Rome, 21st May 1557.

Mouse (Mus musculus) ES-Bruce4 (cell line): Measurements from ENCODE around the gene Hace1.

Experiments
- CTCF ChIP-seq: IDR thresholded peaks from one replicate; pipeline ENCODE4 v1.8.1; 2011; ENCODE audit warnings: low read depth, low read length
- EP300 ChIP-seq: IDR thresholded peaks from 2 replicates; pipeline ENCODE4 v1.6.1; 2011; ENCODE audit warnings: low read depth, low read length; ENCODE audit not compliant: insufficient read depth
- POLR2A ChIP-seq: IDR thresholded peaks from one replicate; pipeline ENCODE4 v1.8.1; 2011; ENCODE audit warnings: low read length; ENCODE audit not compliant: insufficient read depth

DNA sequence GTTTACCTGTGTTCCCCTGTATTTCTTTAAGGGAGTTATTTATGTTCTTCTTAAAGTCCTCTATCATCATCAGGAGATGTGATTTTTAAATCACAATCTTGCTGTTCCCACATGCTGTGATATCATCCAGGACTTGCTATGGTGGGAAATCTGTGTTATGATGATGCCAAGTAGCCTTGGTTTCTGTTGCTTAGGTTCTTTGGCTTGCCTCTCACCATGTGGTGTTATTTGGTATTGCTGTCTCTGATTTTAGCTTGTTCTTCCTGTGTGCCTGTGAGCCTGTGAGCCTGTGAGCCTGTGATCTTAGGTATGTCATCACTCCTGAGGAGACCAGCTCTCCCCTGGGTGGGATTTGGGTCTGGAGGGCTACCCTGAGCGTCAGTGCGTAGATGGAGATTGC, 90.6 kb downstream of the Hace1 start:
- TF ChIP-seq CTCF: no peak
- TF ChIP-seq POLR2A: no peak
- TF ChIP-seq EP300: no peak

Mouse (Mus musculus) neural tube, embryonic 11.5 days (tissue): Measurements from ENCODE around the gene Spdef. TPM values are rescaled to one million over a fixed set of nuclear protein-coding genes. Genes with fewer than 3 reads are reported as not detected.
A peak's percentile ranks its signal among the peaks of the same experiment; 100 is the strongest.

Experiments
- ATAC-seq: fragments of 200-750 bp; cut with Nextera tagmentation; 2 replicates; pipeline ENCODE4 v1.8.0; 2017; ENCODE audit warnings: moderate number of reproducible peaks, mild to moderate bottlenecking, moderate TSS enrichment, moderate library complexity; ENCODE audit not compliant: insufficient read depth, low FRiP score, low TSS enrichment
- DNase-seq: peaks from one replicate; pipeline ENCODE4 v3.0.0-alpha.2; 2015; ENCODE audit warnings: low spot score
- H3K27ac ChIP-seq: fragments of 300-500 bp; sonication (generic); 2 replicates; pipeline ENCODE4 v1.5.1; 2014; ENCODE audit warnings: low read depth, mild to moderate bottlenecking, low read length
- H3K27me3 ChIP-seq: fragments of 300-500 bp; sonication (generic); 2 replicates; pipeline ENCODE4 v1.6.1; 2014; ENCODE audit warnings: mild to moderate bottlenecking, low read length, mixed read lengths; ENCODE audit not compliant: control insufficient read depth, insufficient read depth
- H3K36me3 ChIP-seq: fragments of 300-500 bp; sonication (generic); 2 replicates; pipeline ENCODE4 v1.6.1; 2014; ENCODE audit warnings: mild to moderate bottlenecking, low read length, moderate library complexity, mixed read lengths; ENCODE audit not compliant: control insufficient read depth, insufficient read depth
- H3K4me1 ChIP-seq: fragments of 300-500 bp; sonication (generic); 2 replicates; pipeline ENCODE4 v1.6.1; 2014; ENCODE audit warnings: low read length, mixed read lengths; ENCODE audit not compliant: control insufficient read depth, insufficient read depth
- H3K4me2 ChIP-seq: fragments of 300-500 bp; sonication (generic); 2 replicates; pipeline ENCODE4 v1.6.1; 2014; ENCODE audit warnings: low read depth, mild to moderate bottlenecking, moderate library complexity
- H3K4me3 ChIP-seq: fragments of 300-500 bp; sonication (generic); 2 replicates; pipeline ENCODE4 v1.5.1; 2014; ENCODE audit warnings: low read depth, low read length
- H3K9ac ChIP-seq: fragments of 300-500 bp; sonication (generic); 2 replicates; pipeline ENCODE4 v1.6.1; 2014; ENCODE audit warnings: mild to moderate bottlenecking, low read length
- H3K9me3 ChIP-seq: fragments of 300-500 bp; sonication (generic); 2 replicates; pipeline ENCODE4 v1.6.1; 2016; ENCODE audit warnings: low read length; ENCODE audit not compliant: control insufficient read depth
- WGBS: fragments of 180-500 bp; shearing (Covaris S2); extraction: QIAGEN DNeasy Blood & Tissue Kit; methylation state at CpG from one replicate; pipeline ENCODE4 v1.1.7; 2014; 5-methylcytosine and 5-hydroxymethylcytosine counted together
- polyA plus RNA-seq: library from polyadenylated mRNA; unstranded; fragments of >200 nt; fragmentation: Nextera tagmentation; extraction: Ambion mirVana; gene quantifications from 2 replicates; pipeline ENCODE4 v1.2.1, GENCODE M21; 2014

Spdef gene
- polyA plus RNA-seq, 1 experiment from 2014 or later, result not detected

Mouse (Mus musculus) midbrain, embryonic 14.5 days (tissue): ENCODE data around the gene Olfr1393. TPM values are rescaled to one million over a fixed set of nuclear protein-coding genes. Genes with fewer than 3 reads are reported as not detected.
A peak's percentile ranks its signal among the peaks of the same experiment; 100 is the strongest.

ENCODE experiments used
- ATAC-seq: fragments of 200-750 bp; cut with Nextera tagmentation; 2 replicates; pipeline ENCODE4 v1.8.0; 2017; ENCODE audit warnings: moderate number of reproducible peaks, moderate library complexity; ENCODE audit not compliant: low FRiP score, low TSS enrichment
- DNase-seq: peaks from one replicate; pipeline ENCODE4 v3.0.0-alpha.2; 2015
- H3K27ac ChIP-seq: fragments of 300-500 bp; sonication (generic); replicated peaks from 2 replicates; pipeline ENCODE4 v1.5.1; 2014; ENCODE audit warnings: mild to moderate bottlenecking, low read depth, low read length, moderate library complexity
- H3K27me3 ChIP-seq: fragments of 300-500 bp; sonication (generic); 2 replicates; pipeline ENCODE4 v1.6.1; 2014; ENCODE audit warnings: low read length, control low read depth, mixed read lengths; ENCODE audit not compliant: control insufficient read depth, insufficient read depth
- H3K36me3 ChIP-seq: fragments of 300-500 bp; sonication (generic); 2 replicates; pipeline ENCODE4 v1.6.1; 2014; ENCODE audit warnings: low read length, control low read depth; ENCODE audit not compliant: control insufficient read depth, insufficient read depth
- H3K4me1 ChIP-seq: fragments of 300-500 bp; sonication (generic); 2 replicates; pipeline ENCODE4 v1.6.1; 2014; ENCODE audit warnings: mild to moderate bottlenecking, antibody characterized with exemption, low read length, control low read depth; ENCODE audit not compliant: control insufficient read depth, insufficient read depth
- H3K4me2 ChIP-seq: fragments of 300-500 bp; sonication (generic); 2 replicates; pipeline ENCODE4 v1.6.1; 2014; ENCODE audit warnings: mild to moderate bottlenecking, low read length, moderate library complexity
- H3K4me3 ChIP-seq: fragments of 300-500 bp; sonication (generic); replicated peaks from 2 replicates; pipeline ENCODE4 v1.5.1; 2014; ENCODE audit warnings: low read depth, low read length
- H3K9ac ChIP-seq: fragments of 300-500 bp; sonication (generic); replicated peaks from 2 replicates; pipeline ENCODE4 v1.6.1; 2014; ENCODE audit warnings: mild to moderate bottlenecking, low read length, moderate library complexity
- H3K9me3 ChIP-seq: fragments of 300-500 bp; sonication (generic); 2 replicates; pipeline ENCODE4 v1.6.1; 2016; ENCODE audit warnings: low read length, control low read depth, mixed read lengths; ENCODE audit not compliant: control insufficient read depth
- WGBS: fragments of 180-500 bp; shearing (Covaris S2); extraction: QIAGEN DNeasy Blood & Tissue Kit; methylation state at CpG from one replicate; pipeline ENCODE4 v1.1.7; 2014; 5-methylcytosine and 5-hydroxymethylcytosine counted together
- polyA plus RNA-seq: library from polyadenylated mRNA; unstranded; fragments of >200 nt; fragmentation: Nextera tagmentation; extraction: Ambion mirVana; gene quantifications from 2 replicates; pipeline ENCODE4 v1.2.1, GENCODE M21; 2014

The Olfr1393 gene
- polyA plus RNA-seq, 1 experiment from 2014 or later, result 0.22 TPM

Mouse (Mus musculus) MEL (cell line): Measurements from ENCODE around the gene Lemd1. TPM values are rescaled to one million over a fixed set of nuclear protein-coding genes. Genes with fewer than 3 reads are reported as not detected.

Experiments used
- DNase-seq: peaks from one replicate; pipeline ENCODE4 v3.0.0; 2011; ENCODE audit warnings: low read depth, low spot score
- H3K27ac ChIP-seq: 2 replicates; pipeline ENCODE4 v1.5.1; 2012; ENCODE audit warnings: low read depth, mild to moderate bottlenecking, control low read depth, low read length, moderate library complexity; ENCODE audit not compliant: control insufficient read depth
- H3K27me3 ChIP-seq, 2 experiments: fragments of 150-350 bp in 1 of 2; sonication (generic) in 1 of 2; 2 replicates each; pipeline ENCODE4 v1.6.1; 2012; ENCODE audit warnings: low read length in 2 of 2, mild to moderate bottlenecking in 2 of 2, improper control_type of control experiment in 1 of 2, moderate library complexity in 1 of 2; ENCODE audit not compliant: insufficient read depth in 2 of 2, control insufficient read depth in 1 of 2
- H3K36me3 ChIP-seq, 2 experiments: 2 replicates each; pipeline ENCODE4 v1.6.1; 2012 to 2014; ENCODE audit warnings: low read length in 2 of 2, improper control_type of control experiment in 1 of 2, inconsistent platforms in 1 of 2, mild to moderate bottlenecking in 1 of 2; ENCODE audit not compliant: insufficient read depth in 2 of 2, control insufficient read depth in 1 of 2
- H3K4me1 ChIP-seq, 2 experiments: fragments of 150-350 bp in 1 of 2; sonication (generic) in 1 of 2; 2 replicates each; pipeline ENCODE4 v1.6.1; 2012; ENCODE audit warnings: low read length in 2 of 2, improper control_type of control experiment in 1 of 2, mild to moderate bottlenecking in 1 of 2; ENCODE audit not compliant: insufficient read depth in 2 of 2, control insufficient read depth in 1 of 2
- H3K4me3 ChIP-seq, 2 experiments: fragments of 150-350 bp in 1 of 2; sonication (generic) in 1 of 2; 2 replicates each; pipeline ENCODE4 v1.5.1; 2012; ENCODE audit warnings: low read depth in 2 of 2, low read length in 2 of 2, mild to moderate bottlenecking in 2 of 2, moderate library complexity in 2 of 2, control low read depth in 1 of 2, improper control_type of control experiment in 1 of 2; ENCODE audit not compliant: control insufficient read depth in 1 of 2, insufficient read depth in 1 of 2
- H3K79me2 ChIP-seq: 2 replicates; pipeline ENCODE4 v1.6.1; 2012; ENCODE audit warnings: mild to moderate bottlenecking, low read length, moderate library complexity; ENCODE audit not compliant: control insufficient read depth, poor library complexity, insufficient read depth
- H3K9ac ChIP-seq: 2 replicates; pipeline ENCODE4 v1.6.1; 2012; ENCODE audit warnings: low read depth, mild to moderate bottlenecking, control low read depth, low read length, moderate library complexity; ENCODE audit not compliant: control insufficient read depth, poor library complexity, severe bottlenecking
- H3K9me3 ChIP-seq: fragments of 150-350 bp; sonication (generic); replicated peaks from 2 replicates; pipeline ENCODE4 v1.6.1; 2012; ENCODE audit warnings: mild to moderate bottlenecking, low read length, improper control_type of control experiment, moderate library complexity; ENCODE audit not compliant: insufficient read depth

May 21. (Second Letter.) 895. Bernardo Navagero, Venetian Ambassador at Rome, to the Doge and Senate.